I have written in more than a few previous blogs about how the job of a success coach varies over the course of a given semester. What is most important at the beginning of a semester is not necessarily what’s most important a week from finals and vice versa. Currently, my students have just passed the midterm, which is an incredibly important time both to assess a student’s academic (and general) progress as well as to tinker with or, at times, reformulate the plan going forward.
Right now my colleagues and I have received our students’ grades up to this point, and we are also wading through the numerous (thankfully!) progress reports filled out by professors. Interestingly, it’s not my students’ grades that are the most important at this time, as the majority of important assignments are neither graded nor even due until the final seven weeks. Therefore, what I really want to know is are they: 1) going to class, 2) completing assignments on time, and 3) turning in assignments that are adequate or better?
As far as my current students go it is, as always, a mixed bag. Some of them have already started to get the help they need, get with the program, or simply recognize that they’re no longer in high school; others continue to find ways to maintain a counterproductive status quo. Luckily, with the knowledge I now have about where each student finds him or herself this midterm, I can prescribe new ways to turn his or her ship around. Already, I have had three students of mine meet with professors in whose classes they are failing. One has missed three classes. Another has not missed class but continually turns things in late.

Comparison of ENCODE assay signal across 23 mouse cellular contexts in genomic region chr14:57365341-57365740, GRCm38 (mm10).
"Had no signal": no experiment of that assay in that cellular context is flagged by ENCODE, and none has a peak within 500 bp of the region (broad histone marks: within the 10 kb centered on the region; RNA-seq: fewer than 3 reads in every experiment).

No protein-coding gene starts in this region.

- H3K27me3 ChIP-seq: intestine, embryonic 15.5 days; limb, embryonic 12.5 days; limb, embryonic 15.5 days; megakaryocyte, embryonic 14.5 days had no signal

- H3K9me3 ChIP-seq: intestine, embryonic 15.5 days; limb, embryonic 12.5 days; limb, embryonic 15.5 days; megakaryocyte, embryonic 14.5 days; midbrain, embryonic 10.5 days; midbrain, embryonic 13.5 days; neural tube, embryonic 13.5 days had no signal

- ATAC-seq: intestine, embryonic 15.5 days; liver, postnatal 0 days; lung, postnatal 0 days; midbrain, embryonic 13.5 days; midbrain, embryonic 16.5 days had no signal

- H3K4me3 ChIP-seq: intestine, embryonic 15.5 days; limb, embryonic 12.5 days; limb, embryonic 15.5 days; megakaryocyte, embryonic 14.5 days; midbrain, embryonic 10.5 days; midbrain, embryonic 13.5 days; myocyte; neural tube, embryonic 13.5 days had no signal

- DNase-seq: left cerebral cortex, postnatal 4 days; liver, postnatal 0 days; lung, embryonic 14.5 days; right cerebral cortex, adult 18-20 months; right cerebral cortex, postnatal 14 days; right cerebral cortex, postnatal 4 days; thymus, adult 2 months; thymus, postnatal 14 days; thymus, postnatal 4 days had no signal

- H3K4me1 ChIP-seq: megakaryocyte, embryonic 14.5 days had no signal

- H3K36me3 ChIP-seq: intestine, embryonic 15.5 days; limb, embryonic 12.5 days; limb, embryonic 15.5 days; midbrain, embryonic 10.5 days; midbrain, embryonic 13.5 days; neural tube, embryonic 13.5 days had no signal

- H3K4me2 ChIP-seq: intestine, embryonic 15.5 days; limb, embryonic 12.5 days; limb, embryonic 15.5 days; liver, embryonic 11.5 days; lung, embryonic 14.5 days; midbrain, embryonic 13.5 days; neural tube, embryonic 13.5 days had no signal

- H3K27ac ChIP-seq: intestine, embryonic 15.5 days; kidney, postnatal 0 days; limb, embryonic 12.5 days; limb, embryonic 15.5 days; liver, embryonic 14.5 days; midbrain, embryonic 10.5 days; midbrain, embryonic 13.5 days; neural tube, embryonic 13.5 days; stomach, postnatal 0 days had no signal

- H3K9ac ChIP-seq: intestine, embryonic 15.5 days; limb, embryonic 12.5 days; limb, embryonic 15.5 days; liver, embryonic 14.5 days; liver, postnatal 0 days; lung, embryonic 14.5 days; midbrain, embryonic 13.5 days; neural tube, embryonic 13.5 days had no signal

I am working with another student whose IEP gives him extensions on assignment deadlines, but he never communicated with the professor as to how late would be late.
And yet there are victories, both large and small, every day. An international student with whom I have been working has been telling me all semester that she had made an appointment to meet with her English professor, but I knew she hadn’t as surely as I knew why: she was terrified to fail. So, when she arrived for our last meeting, I announced that I had already made an appointment for her with her English professor and that we had better start walking now if we were to make it on time. The walk to her professor’s office was like trudging through molasses, but the walk back was pure cotton candy. Nikita had clearly overcome the thought that talking to her professor meant admitting failure, and she had even agreed to twice weekly private tutoring sessions.
It’s still early, which is both the blessing and the curse of midterms. One the one hand, students still have ample opportunity to figure it out before their semester grades are irredeemable; on the other, there is a long way to go and pitfalls aplenty. Hopefully, it is the relationship between success coaches and their students that will enable the world of higher education’s pits to stay fall-free.
Susan Marion is the Coordinator for Success Coaches at Tiffin University, in Tiffin, Ohio. She was instrumental in starting success coaching at the institution in 2007. The program now has fifteen part-time success coaches and supports almost one hundred students who are at risk academically.